The best sporty middle grade novels for athletes and non-athletes alike

The Books I Picked & Why

Bea Is for Blended

By Lindsey Stoddard

Bea Is for Blended

Why this book?

This heartwarming novel is full of soccer, touching family dynamics, and girl power. It stars a feisty sixth-grader named Bea who has to adjust to a new house, a new school, a new blended family, and a new neighbor who’s gunning for her position on the soccer field. At first, Bea is determined to look out for herself and protect her turf, but then she and her neighbor team up to fight against sexism and form the first-ever all-girls squad. The team dynamics in this book will make any reader cheer. Soccer fans will love the on-field action, but this gem of a novel also has humor, emotional depth, delightful and inspiring characters, and even references to the beloved Katherine Paterson novel Bridge to Terabithia!


When you buy a book we may earn a small commission.

Taking Up Space

By Alyson Gerber

Taking Up Space

Why this book?

Alyson Gerber nails the emotional, physical, and interpersonal aspects of sports in this story about twelve-year-old Sarah, who feels best about herself when she’s playing basketball until her body starts changing and she can’t play as well as she used to. With wisdom and compassion, Gerber shows how Sarah’s desperate desire to regain her basketball skills leads to a struggle with disordered eating. Taking Up Space opens important conversations about diet culture and self-esteem, and I love the way it explores what happens when puberty interferes with an athlete’s ability to perform. The basketball scenes are fast-paced and engaging, and the book also has cooking, crushes, complex parent characters, and compelling friend dynamics—plenty of hooks for all types of readers. 


When you buy a book we may earn a small commission.

Dough Boys

By Paula Chase

Dough Boys

Why this book?

I love Dough Boys because it’s an engrossing, authentic story about basketball, music, friendship, and the hard decisions thirteen-year-old kids sometimes have to make. It follows Rollie and Simp, best friends who play on an elite basketball team in their low-income neighborhood...but playing on the team means getting involved as lookouts for a local drug ring, and the boys have very different feelings about the pressures and responsibilities they face. Basketball scenes provide an entryway into important topics, and through the two well-developed protagonists, Chase explores what happens when a sport feels like your only chance at the future you want, and what happens when you’re no longer sure you love a game that used to be part of your identity.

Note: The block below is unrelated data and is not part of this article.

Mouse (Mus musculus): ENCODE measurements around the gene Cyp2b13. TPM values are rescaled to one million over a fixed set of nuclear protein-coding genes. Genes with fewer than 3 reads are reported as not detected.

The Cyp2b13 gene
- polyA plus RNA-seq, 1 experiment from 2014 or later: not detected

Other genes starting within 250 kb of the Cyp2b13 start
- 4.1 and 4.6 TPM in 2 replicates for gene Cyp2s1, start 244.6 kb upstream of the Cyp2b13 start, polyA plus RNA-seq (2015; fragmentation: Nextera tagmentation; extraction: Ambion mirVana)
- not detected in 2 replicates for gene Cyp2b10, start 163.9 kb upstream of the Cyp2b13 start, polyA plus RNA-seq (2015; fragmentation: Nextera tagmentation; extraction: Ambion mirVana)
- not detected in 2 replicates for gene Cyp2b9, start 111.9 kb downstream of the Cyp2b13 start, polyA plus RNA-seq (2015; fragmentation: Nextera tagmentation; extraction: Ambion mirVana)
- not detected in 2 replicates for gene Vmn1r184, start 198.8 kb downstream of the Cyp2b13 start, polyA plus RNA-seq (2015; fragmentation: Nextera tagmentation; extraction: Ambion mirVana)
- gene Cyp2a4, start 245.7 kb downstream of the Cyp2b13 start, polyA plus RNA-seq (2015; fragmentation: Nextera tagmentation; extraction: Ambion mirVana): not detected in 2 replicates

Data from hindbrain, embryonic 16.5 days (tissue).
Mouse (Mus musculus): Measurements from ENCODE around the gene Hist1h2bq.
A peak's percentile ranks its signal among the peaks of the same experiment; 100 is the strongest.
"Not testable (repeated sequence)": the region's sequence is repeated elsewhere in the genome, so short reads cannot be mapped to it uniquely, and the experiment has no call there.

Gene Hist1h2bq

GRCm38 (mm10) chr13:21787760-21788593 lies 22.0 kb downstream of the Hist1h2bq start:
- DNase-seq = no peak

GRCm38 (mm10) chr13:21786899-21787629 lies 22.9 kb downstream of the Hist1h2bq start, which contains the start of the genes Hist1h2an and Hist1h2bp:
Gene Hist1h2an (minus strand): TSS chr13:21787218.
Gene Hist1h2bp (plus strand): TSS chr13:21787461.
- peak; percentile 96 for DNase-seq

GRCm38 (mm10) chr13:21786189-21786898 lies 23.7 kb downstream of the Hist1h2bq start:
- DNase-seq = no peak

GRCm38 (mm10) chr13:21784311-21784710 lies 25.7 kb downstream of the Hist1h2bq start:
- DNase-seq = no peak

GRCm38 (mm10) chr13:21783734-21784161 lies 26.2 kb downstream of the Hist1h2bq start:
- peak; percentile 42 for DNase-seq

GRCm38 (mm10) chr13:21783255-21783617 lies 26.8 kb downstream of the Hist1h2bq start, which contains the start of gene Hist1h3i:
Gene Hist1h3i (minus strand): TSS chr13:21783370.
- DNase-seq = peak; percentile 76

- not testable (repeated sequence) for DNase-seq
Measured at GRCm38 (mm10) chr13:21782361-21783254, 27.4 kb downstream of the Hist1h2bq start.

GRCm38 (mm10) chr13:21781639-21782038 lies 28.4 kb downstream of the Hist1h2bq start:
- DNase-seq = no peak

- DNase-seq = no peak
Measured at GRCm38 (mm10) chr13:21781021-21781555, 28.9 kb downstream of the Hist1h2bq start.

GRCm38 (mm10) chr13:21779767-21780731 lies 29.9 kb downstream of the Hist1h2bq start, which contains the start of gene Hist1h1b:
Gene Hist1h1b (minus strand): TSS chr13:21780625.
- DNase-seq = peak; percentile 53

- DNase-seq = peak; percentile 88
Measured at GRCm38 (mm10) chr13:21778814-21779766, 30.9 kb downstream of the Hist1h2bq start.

When you buy a book we may earn a small commission.

Ana on the Edge

By A. J. Sass

Ana on the Edge

Why this book?

Ana on the Edge is a powerful novel about figure skating and gender identity that’s equally perfect for figure skating enthusiasts and kids looking for LGBTQIA+ stories. It’s obvious from the first page that the author is a figure skater who knows the sport intimately, but the sparkling skating scenes are just as fun and accessible for readers who watch the occasional Olympic figure skating competition as they would be for insiders. And the most special part of this book is the poignant way it depicts a kid who is figuring out the gender identity that feels right while competing in a very gendered sport. I loved Ana and could not put this book down; I know many readers will feel the same.


When you buy a book we may earn a small commission.

Much Ado about Baseball

By Rajani LaRocca

Much Ado about Baseball

Why this book?

How can baseball, math, salty snacks, and Shakespeare fit together in one book? I’m not entirely sure, but somehow, Rajani LaRocca has combined these seemingly disparate elements to create Much Ado About Baseball, a delightful retelling of Much Ado About Nothing. This magical summer adventure features two equally lovable main characters, Trish and Ben, math rivals turned baseball teammates who come together to solve a problem. I love that there’s a female pitcher on a team of mostly boys, and I love all the connections LaRocca makes between baseball and math. Whether kids are baseball fans, math whizzes, or neither of these things, they’re sure to enjoy this charming novel, which also features an extremely sweet dog.


When you buy a book we may earn a small commission.

Closely Related Book Lists

Random Book Lists